Robert Copeland, 82, resigned Sunday night from the post to which he was re-elected in March, putting to rest a controversy that drew national attention and sparked impassioned debate in this resort town of 6,300 on the shore of Lake Winnipesaukee, Board of Selectmen Chair Linda Murray said.
Copeland has not returned several calls seeking comment.
At a meeting last week, Copeland defiantly sat with his arms folded as more than 100 residents pushed for his ouster and tore into his comments, saying he didn't speak the town or its people.
Copeland admitted using the slur, preceded by an obscenity, while he was at a restaurant in March. A resident overheard him and complained to town officials when she learned that Copeland was a police commissioner.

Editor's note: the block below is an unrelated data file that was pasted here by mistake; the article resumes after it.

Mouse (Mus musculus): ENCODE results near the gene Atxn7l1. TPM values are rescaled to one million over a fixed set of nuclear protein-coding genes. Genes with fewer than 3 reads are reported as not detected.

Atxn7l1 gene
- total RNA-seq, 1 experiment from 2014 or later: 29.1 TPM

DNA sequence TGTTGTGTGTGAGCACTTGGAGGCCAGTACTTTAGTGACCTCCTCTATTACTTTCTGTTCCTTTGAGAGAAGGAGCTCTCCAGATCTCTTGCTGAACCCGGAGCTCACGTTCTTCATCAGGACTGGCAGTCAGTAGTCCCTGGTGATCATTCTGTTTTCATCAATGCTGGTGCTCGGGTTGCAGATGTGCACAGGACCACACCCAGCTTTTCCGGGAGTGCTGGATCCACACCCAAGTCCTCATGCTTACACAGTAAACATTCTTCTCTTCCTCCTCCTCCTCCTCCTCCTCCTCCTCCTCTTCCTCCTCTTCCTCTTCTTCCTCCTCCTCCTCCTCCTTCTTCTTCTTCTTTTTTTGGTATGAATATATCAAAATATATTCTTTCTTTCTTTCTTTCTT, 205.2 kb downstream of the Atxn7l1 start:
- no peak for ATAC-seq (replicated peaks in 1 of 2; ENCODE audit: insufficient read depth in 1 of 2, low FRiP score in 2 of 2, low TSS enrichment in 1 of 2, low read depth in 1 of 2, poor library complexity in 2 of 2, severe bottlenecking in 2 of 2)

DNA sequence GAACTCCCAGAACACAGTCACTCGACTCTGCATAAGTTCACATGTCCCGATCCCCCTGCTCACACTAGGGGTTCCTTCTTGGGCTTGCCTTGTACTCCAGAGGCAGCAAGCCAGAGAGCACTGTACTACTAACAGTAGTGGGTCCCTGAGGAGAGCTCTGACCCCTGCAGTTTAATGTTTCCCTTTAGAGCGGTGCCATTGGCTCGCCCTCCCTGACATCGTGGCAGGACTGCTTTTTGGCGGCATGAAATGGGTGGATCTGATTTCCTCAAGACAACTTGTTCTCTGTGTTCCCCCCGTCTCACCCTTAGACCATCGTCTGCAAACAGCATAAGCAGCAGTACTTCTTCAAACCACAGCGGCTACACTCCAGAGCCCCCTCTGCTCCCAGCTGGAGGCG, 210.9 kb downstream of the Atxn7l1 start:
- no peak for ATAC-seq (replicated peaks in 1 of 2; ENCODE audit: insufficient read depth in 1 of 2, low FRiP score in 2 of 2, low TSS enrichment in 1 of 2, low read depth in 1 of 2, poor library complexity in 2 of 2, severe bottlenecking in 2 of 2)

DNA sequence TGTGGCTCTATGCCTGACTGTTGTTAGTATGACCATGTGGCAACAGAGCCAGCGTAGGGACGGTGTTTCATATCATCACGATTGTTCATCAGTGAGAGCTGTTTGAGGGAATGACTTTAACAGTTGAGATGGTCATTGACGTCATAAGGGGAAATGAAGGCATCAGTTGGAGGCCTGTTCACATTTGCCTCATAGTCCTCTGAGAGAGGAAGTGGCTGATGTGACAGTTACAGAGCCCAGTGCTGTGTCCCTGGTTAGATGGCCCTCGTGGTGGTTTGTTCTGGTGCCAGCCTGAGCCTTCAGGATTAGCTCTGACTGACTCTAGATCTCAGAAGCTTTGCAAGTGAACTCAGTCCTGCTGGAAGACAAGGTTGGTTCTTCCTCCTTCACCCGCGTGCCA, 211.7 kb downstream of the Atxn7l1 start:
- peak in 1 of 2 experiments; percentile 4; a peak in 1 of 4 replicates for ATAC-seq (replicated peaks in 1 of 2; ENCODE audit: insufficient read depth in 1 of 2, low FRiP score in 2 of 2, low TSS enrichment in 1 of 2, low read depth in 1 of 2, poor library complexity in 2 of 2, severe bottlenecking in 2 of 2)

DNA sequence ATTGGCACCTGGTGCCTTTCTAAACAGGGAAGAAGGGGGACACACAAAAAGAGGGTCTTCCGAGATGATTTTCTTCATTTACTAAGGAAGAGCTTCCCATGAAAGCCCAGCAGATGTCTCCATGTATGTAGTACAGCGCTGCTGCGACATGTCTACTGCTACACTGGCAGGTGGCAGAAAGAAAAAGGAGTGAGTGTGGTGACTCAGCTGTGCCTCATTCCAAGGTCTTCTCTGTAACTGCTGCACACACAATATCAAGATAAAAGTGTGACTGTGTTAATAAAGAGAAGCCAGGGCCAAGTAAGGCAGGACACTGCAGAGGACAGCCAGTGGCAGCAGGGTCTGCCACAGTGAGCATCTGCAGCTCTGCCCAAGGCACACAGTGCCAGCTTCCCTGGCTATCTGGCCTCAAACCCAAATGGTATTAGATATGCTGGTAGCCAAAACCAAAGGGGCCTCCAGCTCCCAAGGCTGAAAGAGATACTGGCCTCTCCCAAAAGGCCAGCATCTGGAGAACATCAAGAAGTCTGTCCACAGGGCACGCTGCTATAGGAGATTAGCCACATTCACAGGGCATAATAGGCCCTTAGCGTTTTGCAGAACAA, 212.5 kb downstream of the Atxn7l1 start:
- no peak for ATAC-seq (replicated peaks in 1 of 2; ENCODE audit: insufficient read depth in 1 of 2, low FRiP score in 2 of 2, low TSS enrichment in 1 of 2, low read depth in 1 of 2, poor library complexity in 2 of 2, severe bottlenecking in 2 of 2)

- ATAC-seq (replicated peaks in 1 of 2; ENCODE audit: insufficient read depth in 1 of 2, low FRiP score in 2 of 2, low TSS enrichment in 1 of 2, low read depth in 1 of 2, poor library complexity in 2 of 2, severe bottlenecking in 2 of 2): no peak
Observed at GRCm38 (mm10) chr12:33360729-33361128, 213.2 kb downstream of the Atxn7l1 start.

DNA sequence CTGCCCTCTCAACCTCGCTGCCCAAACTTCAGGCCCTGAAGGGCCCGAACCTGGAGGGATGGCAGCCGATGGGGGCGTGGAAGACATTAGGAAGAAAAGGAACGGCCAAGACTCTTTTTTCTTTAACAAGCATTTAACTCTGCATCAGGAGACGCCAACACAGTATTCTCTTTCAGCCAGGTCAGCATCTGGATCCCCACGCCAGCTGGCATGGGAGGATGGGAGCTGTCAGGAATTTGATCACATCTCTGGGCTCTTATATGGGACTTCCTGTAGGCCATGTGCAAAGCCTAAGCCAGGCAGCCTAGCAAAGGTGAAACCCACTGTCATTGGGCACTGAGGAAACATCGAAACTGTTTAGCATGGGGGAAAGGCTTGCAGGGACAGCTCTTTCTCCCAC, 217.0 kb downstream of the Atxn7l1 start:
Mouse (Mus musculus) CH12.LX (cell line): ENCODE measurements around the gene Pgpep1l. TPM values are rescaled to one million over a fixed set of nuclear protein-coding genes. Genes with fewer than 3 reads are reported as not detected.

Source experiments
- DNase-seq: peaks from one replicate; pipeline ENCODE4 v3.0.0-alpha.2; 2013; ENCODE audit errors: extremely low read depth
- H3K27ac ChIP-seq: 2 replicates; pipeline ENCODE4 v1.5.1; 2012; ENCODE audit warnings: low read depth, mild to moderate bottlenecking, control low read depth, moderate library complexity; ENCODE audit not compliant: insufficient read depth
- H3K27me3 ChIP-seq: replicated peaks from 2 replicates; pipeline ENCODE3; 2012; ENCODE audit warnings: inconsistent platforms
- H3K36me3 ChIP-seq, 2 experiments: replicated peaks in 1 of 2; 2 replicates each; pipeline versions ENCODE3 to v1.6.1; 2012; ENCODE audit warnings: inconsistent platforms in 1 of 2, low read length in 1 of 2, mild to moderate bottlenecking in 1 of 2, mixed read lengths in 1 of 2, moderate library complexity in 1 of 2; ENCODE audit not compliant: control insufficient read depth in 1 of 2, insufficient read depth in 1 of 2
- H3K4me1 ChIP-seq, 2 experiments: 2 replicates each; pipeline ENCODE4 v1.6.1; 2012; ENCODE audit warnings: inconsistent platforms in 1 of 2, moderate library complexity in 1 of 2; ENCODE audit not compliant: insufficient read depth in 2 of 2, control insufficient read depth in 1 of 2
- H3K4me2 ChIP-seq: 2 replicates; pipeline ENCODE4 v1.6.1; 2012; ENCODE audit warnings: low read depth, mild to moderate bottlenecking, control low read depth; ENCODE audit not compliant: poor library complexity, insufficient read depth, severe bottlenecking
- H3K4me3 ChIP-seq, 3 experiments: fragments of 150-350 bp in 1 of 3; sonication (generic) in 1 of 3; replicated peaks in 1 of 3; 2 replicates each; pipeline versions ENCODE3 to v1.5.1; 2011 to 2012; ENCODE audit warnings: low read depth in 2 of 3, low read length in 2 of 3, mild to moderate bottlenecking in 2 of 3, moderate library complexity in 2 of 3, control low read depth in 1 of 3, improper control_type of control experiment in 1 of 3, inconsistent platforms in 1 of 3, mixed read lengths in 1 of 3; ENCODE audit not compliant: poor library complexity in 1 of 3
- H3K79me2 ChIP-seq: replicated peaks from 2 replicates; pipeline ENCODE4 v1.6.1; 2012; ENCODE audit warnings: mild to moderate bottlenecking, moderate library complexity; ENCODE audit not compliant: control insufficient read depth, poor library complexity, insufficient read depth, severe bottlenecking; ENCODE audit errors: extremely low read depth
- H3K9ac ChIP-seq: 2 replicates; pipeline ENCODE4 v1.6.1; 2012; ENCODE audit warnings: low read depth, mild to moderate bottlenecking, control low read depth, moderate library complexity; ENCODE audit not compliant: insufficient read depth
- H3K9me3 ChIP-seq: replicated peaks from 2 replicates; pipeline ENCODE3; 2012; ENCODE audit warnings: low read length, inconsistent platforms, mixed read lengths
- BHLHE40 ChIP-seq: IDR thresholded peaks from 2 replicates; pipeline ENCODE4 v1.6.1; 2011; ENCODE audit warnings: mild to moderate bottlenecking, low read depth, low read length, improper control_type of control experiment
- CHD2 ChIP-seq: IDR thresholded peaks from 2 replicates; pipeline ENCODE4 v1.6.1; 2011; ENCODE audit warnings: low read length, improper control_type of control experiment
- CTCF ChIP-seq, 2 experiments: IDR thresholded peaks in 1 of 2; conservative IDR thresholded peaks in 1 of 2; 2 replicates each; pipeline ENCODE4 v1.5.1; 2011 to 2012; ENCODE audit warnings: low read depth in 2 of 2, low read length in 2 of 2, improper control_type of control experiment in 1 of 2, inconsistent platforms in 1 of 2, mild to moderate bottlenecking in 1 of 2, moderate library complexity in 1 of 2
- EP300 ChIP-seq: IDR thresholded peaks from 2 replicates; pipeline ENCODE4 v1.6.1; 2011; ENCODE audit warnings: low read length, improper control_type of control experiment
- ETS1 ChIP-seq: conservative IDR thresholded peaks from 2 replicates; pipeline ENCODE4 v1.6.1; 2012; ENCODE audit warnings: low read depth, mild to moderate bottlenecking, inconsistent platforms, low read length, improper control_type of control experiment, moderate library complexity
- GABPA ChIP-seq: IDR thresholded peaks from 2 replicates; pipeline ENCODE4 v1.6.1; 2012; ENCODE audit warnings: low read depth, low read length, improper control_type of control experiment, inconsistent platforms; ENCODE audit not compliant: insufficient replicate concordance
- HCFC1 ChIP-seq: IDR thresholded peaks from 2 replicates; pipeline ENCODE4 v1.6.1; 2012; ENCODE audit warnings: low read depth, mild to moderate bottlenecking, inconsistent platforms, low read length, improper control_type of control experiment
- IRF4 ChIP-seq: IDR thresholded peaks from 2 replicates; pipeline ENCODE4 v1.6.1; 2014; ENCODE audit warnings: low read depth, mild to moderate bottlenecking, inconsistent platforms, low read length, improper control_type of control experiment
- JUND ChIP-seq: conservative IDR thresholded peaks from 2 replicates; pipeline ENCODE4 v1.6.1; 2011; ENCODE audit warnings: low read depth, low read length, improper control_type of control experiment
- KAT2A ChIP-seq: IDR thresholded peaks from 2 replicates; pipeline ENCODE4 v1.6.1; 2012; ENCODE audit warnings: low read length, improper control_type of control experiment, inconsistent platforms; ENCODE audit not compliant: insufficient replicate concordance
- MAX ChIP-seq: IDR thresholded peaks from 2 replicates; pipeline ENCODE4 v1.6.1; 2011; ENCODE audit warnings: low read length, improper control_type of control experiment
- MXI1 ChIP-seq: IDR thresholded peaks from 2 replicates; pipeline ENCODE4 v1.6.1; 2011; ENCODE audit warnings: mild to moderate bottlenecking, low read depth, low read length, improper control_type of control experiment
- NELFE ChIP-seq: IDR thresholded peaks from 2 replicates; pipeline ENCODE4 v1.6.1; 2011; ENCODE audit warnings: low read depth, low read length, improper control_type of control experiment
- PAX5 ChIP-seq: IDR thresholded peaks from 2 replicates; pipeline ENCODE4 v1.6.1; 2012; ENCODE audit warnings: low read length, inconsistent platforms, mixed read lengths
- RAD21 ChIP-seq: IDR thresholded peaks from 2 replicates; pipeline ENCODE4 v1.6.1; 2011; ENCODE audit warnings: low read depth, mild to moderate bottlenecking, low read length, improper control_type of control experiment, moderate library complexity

"I believe I did use the 'N' word in reference to the current occupant of the Whitehouse," Copeland said in the April email sent to the two other commissioners and forwarded to O'Toole. "For this, I do not apologize - he meets and exceeds my criteria for such."
Mitt Romney, the former Republican presidential nominee and the former Massachusetts governor, owns a home in the town and called for Copeland's resignation, saying "the vile epithet used and confirmed by the commissioner has no place in our community."
About 20 black people live year-round in Wolfeboro, in the scenic Lakes Region of New Hampshire, a state that's 94 percent white and 1 percent black. None of the town police department's 12 full-time officers is black or a member of another minority.